"Tabernacles of Clay" hits so hard, because for me it is personal. For LGBT Latter-Day Saints on the ground, living our faith is a practical matter, not a theoretical one. Yet ecclesiastical guidance and even doctrines change with political winds.
"If slavery is a manifest and universal evil, why did no one seem to realize this until relatively recently? What does that mean about our traditions of moral reasoning or divine guidance? Why do our scriptures condone slavery and why did our prophets practice it? How can we venerate people and texts-- the prophets, Founding Fathers, a scripture or founding document-- that considered slavery valid or normal? And, if we see clear and egregious moral wrongs that those people and texts so conspicuously missed, why are we venerating or honoring them in the first place?"
The Silmarillion has been sitting on my too-intimidating-to-read shelf (right next to Les Miserables and War and Peace) for too long, but I finally took up the challenge. Mind. Blown. The thousands of years of back story make you read Lord of the Rings on a whole new light.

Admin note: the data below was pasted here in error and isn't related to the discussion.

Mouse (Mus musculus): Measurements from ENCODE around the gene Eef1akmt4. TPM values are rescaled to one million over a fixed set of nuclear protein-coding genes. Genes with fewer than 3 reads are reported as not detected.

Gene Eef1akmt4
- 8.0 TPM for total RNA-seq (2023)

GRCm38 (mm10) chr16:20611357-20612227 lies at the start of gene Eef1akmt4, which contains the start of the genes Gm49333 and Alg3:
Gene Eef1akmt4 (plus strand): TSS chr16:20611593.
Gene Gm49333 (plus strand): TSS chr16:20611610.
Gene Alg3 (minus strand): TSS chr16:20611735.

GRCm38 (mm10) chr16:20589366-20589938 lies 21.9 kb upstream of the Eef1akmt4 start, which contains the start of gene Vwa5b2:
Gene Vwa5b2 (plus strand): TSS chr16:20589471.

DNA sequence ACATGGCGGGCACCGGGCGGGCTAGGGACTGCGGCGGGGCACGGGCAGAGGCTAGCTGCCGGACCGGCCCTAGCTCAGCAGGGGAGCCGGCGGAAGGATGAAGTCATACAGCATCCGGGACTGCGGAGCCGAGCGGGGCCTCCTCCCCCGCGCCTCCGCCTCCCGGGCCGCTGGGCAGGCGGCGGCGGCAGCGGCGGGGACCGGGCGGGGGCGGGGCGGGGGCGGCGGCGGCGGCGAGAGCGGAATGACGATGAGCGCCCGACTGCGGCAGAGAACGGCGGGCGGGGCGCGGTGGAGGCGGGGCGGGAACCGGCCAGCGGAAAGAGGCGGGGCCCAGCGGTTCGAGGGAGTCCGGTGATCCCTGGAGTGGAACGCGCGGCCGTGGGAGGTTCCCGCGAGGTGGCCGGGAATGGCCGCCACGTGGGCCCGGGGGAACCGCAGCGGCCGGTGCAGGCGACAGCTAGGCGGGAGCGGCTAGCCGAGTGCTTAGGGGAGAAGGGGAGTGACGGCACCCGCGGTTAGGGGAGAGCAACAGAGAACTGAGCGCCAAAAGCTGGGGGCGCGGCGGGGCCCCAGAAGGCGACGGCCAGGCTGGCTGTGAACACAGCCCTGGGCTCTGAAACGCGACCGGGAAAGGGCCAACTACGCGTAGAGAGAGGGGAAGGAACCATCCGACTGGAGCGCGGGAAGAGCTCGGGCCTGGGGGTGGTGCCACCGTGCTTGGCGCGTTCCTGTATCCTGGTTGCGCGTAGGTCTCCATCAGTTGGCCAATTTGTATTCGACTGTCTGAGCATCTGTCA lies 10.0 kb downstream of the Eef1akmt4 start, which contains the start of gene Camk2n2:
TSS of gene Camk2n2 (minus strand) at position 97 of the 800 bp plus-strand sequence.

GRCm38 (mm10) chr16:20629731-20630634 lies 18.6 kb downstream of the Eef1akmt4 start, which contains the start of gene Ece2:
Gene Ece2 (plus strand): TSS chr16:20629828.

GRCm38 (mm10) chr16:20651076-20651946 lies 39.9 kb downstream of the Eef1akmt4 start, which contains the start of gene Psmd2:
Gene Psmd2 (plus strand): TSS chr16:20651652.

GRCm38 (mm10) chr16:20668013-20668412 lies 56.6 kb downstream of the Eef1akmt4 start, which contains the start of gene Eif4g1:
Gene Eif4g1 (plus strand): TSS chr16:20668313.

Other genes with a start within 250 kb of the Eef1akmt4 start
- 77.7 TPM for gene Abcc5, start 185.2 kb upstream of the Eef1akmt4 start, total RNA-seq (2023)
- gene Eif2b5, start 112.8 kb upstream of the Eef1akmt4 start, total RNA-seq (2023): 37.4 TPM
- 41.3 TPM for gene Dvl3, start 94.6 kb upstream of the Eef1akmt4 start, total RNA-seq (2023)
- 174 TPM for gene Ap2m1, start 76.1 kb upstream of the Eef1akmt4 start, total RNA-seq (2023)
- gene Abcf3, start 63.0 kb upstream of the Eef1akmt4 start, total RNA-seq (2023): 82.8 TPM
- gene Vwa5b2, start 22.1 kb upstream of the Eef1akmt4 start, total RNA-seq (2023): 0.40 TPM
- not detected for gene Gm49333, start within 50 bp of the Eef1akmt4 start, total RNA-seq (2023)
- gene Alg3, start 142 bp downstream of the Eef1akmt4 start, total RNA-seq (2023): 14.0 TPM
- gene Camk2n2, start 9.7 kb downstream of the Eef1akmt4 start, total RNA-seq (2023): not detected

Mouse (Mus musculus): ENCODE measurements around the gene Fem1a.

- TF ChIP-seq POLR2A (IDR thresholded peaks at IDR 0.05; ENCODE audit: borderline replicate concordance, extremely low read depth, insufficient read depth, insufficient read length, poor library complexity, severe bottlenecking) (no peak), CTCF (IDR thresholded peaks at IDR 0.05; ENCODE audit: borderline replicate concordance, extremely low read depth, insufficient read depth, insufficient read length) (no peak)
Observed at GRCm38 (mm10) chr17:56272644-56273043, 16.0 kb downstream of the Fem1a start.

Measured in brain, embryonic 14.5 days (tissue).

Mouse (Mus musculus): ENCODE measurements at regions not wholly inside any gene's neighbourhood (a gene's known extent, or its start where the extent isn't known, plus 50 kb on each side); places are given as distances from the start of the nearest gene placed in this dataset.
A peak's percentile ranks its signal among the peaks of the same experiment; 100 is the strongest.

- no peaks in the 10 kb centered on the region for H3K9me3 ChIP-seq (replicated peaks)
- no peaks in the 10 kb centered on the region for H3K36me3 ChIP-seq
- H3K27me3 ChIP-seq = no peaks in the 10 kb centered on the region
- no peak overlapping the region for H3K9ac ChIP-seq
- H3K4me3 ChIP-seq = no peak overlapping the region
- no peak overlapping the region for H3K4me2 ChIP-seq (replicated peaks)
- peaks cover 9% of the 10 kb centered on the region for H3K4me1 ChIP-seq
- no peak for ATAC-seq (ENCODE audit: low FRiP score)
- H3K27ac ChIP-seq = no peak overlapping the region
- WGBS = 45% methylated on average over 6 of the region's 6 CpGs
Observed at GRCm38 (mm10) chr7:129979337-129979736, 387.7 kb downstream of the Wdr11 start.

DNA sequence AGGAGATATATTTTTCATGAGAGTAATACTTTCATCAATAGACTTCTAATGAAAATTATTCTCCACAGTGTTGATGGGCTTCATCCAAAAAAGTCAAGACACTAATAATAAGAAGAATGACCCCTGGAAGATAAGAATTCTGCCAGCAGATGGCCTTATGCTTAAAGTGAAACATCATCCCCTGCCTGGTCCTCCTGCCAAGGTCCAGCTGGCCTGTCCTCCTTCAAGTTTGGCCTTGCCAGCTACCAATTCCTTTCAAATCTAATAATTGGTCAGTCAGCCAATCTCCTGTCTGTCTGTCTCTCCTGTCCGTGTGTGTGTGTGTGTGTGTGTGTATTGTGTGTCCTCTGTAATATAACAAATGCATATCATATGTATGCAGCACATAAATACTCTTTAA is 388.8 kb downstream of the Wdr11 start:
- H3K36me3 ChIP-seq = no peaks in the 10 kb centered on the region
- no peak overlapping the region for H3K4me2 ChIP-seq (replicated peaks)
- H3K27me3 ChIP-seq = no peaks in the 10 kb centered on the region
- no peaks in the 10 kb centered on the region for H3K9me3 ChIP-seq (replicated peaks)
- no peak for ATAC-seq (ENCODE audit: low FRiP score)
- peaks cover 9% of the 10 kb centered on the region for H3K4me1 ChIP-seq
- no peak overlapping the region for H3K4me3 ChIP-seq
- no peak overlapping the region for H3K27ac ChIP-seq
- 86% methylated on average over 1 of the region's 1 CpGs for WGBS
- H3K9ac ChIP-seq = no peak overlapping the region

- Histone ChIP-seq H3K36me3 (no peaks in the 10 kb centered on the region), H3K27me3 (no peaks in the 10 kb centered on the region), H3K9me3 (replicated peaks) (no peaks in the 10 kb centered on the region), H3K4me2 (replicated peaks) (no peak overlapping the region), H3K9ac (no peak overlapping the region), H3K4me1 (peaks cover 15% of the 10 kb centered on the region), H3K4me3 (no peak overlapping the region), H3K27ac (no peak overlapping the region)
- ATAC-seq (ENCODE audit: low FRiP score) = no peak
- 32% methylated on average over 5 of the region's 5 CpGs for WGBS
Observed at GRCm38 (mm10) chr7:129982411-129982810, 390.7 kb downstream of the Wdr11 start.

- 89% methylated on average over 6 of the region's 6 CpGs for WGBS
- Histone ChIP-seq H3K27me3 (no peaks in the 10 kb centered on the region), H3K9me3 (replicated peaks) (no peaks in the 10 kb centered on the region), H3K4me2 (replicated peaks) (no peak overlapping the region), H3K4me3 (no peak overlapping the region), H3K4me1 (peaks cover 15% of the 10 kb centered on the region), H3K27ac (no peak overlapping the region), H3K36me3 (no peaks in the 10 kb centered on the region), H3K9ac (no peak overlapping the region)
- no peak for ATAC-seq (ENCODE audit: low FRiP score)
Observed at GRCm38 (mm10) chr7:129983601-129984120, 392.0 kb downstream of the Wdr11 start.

If you thought Hunger Games was Hobbesian, the prequel Ballad of Songbirds and Snakes makes it explicit. Check out where President Snow became got his mean streak.
Like self-quarantining, but you'll get shot by the KGB if you leave the house. But seriously, a beautiful work of historical fiction. "The surest sign of wisdom is constant cheerfulness." Count Rostov, once-aristrocrat and Former Person in Soviet Russia, embodies this life lesson of his on every page.
"There is nothing so absurd, that it can't be said by a philosopher." Wiker's thesis is that ideas have power, and a lot of them can be dangerous. OF the 14 books be reviews, some would be universally condemned such as Hitler's Mein Kampf-- but others were written by eminent scientists such as Darwin's "Descent of Man."
My better half is also a talented author! I just got through reading her second book, "Mind Captive" a science fiction book playing with tropes of agency and privacy. Or, in short, mind-reading aliens 😉
My COVID-19 reading has been slowed when I lost my commute time, but I did manage to finish David Gore's *Voice of the People*. And what a read! It's a deep-dive into Mosiah 29-Alma 2, the regime change from a reign of kings to a reign of judges. Gore pulls out a lot of timely messages for our own political discourse.